In the classic Monty Python sketch, The Cheese Shop (video here), what bizarro accent is John Cleese channeling at 0:50 and 1:22? The point seems to be that he’s temporarily left behind his erudite, snooty talk, and is talking down to the shop keeper’s level in some way. Is this some UK version of a “hick” accent? Something else? I’d guess the quick cut to some yak herder (or what ever that’s supposed to be) at 1:23 is a clue, but I have no idea what that’s about (or its completely unrelated, MP is just like that sometime).
The script has it listed as “broad Yorkshire” and “Broad Northern” respectively.
Any idea what that means? Or why its funny, for that matter?
You have already answered why it’s funny:
Apart from that, the accent in itself isn’t particularly funny, except in its very opposite sound to the rest of how he’s talking.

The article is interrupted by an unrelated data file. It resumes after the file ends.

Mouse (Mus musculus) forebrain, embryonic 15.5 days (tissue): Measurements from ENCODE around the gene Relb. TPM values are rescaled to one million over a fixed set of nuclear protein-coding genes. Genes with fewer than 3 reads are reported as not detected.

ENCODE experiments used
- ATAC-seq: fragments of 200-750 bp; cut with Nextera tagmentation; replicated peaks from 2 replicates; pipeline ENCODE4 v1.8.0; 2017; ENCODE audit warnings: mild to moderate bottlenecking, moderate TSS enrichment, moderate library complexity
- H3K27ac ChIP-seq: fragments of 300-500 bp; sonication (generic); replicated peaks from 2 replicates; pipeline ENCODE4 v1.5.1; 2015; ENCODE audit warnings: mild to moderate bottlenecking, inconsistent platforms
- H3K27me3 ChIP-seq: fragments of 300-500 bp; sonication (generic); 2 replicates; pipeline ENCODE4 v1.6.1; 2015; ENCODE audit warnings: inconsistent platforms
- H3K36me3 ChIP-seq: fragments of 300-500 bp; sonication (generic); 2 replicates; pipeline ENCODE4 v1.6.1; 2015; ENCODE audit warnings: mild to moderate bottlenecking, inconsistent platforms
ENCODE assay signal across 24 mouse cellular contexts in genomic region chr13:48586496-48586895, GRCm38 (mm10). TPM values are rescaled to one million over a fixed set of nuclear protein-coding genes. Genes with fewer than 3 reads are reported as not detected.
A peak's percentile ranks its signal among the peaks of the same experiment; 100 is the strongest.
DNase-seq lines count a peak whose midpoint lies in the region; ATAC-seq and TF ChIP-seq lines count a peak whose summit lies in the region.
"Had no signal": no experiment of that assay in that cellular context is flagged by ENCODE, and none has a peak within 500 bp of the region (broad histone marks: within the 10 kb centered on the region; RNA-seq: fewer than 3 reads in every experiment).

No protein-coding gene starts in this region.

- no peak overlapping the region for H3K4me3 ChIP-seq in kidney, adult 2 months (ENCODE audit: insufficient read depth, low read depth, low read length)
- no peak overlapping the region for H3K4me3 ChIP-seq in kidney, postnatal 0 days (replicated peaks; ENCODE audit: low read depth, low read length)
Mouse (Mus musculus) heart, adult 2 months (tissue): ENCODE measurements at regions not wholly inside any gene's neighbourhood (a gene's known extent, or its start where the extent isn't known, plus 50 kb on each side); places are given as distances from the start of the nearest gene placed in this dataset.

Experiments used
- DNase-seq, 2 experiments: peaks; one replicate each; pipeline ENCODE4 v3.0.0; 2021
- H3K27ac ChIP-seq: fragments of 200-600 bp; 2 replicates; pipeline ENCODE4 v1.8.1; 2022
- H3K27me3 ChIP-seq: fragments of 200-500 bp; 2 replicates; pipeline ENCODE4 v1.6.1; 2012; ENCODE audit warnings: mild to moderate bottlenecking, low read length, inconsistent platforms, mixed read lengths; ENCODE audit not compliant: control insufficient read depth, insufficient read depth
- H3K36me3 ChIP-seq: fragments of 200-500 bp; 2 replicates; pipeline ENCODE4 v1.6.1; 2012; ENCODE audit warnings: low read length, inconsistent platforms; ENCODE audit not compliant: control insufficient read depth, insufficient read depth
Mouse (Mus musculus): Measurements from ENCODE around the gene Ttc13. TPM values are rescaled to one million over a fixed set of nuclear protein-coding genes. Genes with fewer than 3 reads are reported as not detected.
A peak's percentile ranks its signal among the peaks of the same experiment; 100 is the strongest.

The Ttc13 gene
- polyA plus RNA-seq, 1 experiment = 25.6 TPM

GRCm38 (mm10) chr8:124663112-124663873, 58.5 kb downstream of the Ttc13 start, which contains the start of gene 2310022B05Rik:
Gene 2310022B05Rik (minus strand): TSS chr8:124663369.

The Yorkshire accent is a stereotypical rural accent. It’s kind of like an American speaking in a broad southern drawl, or a Canadian talking in a Newfie accent. It’s supposed to evoke a stereotypical “unsophisticated yokel” kind of effect.
Presumably, the joke is as has been stated: he’s making a somewhat condescending attempt to talk down to someone else’s level.
Not really specifically rural, or “yokel” - that particular stereotyped accent evokes in me, a southern Englishman, someone who dwells in an industrial town or city.
Yeah, the joke is that the shopkeeper doesn’t understand ‘posh’ but does understand ‘common’.
It’s a bit less so now, but back when MP was made a person with a regional accent could be seen as being working class, uneducated and lacking in sophistication (in other words, common). That goes double if it’s a Northern accent.
Not exactly hick, but the Southern drawl comparison would be a good one.